PXCAB

This chassis was designed to hold two PXCABs: one running in root complex mode and the other in endpoint mode. That way one card was the host system and the other the PCI express connected device. This single card is now running in root complex mode.

I can boot a kernel either via TFTP or from the flash. As writing the flash takes some time I am booting it right now via TFTP. Compiling the latest kernel from git for PPC64 is thanks to the available cross compiler (gcc-powerpc64-linux-gnu.x86_64) no problem: make CROSS_COMPILE=powerpc64-linux-gnu- ARCH=powerpc.

The more difficult part was to compile user space tools but fortunately I was able to compile it natively on a PPC64 system. With this minimal busybox based system I can boot the system and chroot into a Fedora 24 NFS mount.

I was trying to populate a directory with a minimal PPC64 based Fedora 24 system with following command:

dnf --setopt arch=ppc64 --installroot $PWD/ppc64 install dnf --releasever 24

Unfortunately that does not work as there currently seems to be no way to tell dnf to install the packages for another architecture. I was able to download a few RPMs and directly install them with rpm using the option --ignorearch. In the end I also installed the data for the chroot on my PPC64 system as that was faster and easier.

Now I can boot the PXCAB via TFTP into the busybox based ramdisk and from there I can chroot in to the NFS mounted Fedora 24 system.

The system has one CPU with two threads and 4GB of RAM. In addition to the actual RAM there is also 256MB of memory which can be accessed as a block device using the axonram driver. My busybox based ramdisk is copied to that ramdisk and thus freeing some more actual RAM:

# df -h
Filesystem         Size    Used Available Use% Mounted on
/dev/axonram0    247.9M   15.6M    219.5M   7% /

System information from the firmware:

SYSTEM INFORMATION
 Processor  = PowerXCell DD1.0 @ 2800 MHz
 I/O Bridge = Cell BE companion chip DD3.0
 Timebase   = 14318 kHz (external)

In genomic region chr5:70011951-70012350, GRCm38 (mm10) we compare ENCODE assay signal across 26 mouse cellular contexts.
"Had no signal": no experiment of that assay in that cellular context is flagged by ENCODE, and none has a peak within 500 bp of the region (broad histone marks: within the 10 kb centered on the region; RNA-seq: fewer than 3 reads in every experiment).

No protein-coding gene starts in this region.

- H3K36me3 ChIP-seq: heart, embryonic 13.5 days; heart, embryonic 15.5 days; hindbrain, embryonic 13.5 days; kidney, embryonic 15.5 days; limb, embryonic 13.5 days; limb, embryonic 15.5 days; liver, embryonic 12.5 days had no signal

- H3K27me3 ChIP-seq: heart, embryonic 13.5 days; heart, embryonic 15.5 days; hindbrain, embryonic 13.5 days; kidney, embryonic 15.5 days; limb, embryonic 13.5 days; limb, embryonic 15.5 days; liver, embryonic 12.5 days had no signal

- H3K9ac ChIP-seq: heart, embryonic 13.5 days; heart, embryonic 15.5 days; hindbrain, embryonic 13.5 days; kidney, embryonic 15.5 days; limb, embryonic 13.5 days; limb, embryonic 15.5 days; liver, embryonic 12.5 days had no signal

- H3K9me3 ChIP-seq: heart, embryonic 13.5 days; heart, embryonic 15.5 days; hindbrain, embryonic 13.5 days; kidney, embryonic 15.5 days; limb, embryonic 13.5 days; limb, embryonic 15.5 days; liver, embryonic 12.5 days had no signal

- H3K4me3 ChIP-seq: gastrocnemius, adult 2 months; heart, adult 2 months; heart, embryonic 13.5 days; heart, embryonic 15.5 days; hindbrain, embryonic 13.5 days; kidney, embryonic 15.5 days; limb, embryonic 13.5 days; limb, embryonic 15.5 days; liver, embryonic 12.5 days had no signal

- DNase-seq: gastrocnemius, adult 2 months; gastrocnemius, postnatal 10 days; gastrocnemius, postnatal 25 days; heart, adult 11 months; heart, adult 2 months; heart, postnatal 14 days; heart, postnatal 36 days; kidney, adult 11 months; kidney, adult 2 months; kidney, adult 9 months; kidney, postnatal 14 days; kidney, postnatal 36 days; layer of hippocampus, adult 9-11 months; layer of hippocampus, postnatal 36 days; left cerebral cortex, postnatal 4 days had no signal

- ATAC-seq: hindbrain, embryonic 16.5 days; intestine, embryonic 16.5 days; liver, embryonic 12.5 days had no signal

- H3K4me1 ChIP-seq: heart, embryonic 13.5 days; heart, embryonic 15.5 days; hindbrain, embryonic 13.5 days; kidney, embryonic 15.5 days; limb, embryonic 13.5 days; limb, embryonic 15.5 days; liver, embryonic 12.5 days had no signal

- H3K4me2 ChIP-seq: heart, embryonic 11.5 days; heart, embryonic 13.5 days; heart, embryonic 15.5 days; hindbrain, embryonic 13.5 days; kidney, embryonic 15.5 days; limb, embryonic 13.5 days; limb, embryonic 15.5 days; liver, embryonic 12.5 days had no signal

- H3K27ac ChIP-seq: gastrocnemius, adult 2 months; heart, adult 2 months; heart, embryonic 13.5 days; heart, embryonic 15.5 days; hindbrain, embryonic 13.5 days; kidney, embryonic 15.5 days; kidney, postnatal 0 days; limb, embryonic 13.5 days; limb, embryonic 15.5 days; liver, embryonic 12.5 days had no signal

Config     = SMP disabled
 SMP Size   = 1 (2 threads)
 Boot-Date  = 2016-07-21 19:37
 Memory     = 4096MB (CPU0: 4096MB)
Fedora Badges & Creative Freedom

During my first week of this internship, the first design that I tackled was one of the famed “Fedora Badges” and now about seven weeks, they are one of my favorite things to design. Since my first badge design, I’ve worked on quite a few badges and badge-related designs (and received a few badges along the way *mini happy dance* which was pretty cool too!).

These badges really are, at least for me, a great test of my ability to design and of my general creativity. With the badges being small in size (typically 5opxX50px) and needing to convey a strong message while still keeping true to the Fedora style and spirit, badges can take a lot of though but I truly feel like designing them has strengthened my skill set. Having a happy medium between strict guidelines and complete creative liberty is a very comfortable place for me as a designer, and these badges fit that bill nicely:)

So here’s a few of my favorite badges that I’ve designed throughout the weeks:

1.) “You Suggested a Flock 2016 Location”

badge_ticket#199_attempt2_revised1

2.) “You Attended the Flock 2016 Brewery & Boat Party!”

badge ticket #465_attempt 2.5

3.) “You Participated in Fedora 24 Internationalization Test Day” (this one is still in-progres)